Has debt ruined your credit?
by Tim St. Vincent
Is your debt ruining your credit? Seems like an odd question at first, but they really are two entirely different things. Credit doesn’t cost you anything. It is only when you use it that it becomes debt, and then the costs can be devastating, if not looked after properly. Trying to keep your debt under control is almost a national past time with 50 per cent of Canadians saying that they are living paycheque to paycheque.
Having problems keeping your credit score healthy as a result of debt is a struggle many Canadians are facing as they find that their debt is effectively killing their credit. The thought of fixing your credit can be scary, but it doesn’t have to be and it certainly isn’t impossible. At the same time, it’s important to realize that there’s no such thing as a quick fix for your credit – no matter what the credit repair companies tell you. Every missed payment, every late payment is recorded with the credit bureaus. No fee you pay can hide, alter or change that. The good news is that without paying expensive fees to anyone, you can improve your credit on your own.
How do you fix your credit? Well, the answer to that is the easy part. To fix your credit, you need to tackle your debt!
Three ways to fix or improve your credit score for free
1. Payment history – Always pay on time. Yes it really is that simple.
Make all of your payments on time and as required. No exceptions. This is the single most important piece of advice I can give you and the most effective tool at your disposal. Even if you can’t pay off a credit card, make sure that you make at least the full minimum payment before the due date. This goes for all of your debts and bills. As far as the credit bureaus are concerned, if you don’t make at least the minimum payment, you have missed a payment. Even if you were just $0.01 short or one day late, it will be recorded as a missed payment. You need to establish a realistic household budget that allows for debt payments. Create reminders to ensure you don’t miss any payments.
2. Keep well below the limit
Using up a lot of your credit is a danger sign. If you use on average 50 to 60 per cent of your credit on a regular basis, lenders see you as needing credit to survive. This puts you into a higher risk category, which brings down your credit score. To rebuild your credit score:
- Bring your overall balances down. Make payments that actually reduce what you owe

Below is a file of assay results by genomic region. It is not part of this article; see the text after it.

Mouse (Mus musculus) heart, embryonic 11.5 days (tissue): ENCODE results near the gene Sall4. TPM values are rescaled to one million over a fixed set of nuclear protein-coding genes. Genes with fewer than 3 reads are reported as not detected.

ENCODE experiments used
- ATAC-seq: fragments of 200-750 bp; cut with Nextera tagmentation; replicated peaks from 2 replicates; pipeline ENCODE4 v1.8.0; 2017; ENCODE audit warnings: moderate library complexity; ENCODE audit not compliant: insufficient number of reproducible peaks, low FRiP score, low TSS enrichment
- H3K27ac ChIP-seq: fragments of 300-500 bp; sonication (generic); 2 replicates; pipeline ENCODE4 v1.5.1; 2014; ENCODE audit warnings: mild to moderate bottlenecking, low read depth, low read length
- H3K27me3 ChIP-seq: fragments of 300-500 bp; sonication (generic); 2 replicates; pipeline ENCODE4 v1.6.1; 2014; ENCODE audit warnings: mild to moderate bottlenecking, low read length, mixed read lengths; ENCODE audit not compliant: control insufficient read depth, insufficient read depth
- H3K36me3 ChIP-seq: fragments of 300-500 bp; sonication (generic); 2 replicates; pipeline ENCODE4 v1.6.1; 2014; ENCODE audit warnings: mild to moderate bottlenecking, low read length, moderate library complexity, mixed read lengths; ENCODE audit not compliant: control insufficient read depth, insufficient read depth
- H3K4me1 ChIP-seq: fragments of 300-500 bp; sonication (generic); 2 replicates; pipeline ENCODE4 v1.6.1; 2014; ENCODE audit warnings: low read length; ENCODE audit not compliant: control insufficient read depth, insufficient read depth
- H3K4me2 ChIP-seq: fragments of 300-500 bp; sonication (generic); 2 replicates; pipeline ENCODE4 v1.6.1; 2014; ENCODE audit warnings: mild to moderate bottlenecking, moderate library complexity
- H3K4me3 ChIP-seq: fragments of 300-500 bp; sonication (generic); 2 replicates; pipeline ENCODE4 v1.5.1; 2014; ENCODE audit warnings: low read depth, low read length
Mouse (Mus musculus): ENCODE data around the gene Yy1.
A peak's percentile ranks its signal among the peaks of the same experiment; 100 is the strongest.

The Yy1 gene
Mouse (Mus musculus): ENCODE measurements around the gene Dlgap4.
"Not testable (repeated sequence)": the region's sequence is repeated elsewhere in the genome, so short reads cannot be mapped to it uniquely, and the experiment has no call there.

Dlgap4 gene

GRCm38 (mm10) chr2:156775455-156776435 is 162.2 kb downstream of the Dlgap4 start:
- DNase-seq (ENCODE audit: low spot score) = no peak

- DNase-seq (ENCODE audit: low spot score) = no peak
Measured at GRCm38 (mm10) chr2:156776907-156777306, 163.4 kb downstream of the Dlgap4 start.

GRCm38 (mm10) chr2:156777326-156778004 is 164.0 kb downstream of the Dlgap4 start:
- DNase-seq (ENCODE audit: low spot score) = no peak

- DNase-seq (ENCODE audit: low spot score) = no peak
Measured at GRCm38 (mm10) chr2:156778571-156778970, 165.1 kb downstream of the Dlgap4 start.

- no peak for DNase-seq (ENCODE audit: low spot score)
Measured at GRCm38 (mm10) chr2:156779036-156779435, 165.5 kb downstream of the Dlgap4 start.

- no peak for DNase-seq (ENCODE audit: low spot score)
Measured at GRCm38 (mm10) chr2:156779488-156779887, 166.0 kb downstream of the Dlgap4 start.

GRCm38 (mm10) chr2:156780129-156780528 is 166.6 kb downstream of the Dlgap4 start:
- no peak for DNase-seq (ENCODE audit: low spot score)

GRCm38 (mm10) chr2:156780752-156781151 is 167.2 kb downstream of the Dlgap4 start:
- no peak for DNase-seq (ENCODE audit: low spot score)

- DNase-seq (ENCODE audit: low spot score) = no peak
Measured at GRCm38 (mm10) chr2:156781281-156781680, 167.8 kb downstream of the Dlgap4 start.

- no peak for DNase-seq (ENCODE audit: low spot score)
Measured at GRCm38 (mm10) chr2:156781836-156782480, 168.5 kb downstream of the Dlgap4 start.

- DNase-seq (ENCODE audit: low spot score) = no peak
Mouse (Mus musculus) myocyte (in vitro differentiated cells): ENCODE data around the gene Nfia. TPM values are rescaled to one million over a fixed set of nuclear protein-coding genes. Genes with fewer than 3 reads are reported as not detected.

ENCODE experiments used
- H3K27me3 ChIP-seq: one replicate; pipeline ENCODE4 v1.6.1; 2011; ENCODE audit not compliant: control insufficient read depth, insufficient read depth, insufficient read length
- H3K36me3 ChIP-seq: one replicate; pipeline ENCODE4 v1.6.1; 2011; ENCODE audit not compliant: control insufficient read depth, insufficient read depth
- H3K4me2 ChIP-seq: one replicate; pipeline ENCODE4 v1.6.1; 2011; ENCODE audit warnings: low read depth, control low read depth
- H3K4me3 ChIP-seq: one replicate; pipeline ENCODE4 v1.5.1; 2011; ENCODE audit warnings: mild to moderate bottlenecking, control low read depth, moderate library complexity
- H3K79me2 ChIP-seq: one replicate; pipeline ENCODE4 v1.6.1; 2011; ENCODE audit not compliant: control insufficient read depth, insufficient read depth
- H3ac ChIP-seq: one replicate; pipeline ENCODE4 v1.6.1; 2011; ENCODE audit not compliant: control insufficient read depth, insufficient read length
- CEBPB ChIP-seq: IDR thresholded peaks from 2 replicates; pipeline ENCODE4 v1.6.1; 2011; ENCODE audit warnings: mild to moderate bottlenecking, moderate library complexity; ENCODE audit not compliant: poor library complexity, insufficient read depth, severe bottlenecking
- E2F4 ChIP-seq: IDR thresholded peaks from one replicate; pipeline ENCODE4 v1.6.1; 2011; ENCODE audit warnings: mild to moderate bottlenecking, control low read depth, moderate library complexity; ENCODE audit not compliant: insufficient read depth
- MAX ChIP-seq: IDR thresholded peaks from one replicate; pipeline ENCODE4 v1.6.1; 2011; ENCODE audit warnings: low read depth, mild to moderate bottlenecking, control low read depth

- Stay below 50 per cent of your limit on credit cards and other revolving credit. If you go over this, even if you never miss a payment, it could bring down your credit score. Use a budget to ensure that you spend within your means. Don’t charge anything on your credit cards that you can’t afford to pay off in three to six months.
- Pay off what you owe. Find a debt repayment strategy that works for you.
3. Applying for new credit – Don’t do it!
Applying for credit that you need and can afford to repay is ok; shopping for credit is another. If you are having problems paying your existing bills, seeking out more credit isn’t a good idea. You may then be seen as a seeker of credit and go into a higher risk category, which again brings down your credit score.
When you’re in debt or trying to fix your credit rating, it might seem like applying for new credit is a good idea. It isn’t. Paying for debt with more debt is a sign that you are having significant trouble. More credit equals more debt. You need to focus on what needs to be fixed and not adding to the problem.
Identify why your credit rating is low
Depending on what’s bringing your credit score down, applying for a secured credit card and using it wisely might be a way to refresh your financial situation. If you aren’t familiar with a secured credit card, chat with your local bank or credit union. But if you’re trying to fix mistakes of missed or late payments and too much debt, making payments on existing debt is a far better idea.
Fixing your credit rating with a credit repair company
The bottom line on fixing your credit rating with a credit repair company is: Don’t do it. They may charge you thousands of dollars for what you can do for free. The money you would spend paying for the services of a credit repair company would be better spent paying down your debt. That is what fixes a credit rating. If you’re not able to handle your debt on your own, seek the assistance of a non-profit credit counselling agency and save your money.
Tim St Vincent is a retired CFP and is a Certified Educator in Personal Finance with the Credit Counselling Society, a non-profit organization. If you wish to contact the Society for further information, assistance or to attend a webinar, please call 1-888-527-8999 or visit www.nomoredebts.org or www.mymoneycoach.ca.